Collin College partners with businesses, workforce commission for technical training
Chris Beattie/Staff Photo -- Collin College President Cary Israel speaks on the importance of public-private partnerships and retaining a technical-training base in Texas. Since the mid-1990s, the college's Center for Workforce and Economic Development has used state grants to further technical and vocational education in the area.
Collin College continued its role in enhancing local businesses Wednesday when it accepted a $192,859 Skills Development Fund (SDF) grant from the Texas Workforce Commission.
Partnering with a manufacturing consortium -- Advantage Machine & Manufacturing, Natural Polymer International Corp. (NPIC) and Network Engines, Inc. (NEI) -- the college is using the money to train 103 new and current employees between the companies in manufacturing software packages and processes, project management and financial accounting.
"You can't have a strong economy without a strong manufacturing base," Tom Pauken, TWC commissioner, said before presenting the grant check to Collin College officials. "And, while Texas is the number one place in America to do business, our manufacturing sector over the last decade has really...hollowed out."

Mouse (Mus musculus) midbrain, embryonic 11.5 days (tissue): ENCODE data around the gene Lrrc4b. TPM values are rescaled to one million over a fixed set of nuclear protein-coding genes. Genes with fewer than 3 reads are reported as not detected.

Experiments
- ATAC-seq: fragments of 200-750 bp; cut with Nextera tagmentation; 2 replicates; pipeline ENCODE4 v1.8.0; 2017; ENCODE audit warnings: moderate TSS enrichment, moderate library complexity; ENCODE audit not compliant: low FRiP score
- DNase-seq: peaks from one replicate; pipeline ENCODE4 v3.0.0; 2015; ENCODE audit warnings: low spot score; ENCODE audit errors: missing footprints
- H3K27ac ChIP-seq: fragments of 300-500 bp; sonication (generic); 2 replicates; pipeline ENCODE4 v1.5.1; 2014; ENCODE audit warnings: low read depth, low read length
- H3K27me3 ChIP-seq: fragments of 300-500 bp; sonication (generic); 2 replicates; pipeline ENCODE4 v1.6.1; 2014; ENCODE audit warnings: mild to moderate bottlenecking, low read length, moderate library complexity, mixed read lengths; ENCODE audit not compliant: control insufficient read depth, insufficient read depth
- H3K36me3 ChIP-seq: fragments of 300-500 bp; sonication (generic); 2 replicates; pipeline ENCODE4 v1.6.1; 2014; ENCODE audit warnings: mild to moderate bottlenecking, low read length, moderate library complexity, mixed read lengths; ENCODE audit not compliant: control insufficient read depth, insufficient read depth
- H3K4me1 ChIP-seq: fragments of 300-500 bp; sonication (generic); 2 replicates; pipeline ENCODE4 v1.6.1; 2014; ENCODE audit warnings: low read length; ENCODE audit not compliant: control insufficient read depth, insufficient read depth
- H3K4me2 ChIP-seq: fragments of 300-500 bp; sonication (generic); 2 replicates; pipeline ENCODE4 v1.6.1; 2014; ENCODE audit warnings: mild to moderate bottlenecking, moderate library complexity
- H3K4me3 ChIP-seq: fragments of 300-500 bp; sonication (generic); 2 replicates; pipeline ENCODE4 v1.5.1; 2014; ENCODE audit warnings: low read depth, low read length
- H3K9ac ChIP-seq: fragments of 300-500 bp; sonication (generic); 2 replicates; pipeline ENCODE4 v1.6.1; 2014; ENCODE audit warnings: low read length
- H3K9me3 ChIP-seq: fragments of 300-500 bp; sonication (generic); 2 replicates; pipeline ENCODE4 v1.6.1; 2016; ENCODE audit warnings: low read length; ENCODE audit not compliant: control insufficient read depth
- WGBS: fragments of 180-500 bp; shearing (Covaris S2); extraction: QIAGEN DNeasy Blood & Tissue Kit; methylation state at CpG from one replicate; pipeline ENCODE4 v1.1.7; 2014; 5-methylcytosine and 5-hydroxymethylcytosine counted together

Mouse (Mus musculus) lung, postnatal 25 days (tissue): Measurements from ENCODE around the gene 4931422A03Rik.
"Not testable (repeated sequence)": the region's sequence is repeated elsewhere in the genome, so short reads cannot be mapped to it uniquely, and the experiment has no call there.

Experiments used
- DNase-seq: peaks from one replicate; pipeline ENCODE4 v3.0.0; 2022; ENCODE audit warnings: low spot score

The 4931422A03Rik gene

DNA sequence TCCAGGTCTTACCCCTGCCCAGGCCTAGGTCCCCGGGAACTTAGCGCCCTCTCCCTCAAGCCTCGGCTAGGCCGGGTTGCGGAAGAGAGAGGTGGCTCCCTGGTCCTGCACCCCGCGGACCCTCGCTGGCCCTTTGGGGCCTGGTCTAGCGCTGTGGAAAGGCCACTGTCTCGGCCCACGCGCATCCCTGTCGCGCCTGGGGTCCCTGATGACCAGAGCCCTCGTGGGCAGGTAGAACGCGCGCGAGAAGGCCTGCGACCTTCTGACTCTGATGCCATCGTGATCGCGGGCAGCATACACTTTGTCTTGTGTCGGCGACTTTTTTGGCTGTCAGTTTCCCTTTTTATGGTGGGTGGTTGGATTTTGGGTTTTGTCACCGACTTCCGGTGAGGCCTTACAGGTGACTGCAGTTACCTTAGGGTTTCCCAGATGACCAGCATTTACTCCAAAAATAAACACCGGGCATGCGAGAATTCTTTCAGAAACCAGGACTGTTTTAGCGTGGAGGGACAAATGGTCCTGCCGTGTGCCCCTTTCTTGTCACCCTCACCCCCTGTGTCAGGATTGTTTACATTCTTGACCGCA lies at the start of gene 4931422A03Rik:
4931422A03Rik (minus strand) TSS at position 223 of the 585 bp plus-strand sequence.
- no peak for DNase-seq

Through its Skills Development program, TWC gives such training grants to technical and community colleges around the state to "connect businesses with value-added workforce solutions, and develop innovative economic and workforce strategies," according to the 2011 SDF report.
Businesses target training to create new jobs or to further develop existing employees' skills, thus keeping up with an ever-advancing workforce. And partners like Collin College are able to strengthen their curricula while administering the grant, offering assessment services and facilitating the training.
"We pay for everything up front," Natalie Greenwell, director of the college's Center for Workforce and Economic Development (CWED), said of the SDF partnerships. "It's also meant for us to be out in the community and learning and building capacity."